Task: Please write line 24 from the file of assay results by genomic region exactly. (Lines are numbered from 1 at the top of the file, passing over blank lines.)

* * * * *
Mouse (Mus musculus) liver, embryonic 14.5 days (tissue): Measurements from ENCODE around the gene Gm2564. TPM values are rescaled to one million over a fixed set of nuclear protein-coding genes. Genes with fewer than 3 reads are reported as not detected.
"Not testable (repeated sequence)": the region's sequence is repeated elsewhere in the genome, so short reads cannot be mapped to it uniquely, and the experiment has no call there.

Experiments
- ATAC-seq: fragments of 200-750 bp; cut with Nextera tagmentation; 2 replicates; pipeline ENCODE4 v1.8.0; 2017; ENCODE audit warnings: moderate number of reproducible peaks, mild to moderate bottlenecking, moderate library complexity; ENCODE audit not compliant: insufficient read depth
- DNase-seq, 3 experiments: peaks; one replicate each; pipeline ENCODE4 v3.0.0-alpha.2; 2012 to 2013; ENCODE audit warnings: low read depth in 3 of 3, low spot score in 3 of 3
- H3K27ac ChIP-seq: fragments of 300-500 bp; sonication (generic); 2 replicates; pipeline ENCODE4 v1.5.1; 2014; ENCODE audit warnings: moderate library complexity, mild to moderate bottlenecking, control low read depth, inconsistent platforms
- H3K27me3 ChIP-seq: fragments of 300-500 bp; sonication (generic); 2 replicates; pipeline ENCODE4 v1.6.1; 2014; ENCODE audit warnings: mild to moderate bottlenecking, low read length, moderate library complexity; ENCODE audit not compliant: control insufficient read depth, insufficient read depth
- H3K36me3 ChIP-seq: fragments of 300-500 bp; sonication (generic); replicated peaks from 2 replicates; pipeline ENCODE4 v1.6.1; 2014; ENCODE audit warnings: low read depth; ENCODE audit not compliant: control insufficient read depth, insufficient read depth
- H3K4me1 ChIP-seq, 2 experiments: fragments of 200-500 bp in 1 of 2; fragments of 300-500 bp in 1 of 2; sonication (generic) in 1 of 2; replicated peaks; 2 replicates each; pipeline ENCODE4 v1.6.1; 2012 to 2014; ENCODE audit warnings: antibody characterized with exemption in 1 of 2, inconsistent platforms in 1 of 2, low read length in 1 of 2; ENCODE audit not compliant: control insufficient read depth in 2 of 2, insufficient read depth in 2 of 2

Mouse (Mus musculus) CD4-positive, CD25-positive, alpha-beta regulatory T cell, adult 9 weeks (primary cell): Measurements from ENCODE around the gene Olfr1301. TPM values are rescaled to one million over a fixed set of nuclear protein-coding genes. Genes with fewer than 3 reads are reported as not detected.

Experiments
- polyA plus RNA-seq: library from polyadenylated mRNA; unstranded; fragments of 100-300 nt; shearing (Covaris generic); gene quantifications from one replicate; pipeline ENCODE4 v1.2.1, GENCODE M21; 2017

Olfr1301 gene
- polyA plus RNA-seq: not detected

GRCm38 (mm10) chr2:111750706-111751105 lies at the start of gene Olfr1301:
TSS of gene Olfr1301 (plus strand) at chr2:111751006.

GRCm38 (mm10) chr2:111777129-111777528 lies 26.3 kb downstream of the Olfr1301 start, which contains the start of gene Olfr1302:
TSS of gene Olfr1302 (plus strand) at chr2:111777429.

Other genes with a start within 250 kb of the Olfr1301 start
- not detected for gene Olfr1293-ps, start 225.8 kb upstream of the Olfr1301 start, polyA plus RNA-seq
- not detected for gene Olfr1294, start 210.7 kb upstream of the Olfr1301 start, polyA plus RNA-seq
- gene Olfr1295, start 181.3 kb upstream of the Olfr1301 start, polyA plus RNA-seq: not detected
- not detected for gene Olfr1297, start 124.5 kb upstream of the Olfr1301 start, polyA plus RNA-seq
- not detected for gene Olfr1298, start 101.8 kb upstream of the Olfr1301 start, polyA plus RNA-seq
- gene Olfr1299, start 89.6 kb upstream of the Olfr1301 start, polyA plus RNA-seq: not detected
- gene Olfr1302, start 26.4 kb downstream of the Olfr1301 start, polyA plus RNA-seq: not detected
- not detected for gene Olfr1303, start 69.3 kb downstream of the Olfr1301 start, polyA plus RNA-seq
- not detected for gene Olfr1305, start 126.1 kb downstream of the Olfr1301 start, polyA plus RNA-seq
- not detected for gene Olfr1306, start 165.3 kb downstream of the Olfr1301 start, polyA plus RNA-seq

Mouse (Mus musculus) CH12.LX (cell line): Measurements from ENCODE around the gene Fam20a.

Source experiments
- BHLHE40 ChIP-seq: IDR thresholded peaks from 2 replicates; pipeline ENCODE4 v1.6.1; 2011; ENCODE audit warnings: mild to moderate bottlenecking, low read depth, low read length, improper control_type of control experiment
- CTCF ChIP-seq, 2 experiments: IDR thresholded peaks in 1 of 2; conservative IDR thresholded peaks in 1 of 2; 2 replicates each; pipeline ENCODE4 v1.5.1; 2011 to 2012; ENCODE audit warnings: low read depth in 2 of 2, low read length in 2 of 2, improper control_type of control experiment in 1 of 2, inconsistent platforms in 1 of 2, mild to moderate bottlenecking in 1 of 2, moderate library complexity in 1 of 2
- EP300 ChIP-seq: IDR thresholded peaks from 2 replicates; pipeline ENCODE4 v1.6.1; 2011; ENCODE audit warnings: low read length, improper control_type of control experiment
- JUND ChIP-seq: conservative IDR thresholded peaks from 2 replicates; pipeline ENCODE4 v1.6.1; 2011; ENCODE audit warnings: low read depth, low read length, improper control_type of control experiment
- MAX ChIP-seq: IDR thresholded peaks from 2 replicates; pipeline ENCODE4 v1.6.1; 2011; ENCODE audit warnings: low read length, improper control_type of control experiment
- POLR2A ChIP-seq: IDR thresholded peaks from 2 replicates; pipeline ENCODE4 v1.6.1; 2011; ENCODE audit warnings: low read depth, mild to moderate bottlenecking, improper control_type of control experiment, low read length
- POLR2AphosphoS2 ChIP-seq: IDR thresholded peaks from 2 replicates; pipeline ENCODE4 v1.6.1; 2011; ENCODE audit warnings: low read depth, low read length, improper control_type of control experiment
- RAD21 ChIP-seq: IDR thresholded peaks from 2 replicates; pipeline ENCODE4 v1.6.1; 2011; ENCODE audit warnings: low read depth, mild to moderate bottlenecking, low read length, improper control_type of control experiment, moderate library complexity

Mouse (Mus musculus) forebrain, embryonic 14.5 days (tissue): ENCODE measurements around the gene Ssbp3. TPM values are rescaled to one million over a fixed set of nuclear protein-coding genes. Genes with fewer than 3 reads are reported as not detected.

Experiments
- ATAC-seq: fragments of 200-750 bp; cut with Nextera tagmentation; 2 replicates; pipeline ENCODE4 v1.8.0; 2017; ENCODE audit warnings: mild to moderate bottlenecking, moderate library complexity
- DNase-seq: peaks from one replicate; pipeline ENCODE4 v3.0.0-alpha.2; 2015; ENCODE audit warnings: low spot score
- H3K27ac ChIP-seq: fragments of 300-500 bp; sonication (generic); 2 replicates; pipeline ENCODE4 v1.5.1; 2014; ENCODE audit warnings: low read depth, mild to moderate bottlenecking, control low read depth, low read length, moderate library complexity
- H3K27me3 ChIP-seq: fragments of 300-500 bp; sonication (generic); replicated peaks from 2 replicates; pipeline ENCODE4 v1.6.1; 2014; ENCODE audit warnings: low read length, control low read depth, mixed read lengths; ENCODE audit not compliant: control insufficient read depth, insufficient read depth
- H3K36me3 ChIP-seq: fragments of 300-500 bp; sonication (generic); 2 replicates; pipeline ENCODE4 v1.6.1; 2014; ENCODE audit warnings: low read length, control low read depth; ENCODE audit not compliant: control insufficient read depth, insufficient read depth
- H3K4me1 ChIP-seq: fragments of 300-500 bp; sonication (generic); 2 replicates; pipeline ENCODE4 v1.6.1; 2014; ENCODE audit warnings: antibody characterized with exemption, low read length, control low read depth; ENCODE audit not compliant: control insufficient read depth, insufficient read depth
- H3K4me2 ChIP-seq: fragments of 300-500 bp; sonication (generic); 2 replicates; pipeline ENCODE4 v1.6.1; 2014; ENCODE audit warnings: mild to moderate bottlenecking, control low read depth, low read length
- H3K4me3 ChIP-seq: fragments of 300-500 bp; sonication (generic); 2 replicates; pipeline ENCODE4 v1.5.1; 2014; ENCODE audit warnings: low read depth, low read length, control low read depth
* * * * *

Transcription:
- not detected for gene Olfr1298, start 101.8 kb upstream of the Olfr1301 start, polyA plus RNA-seq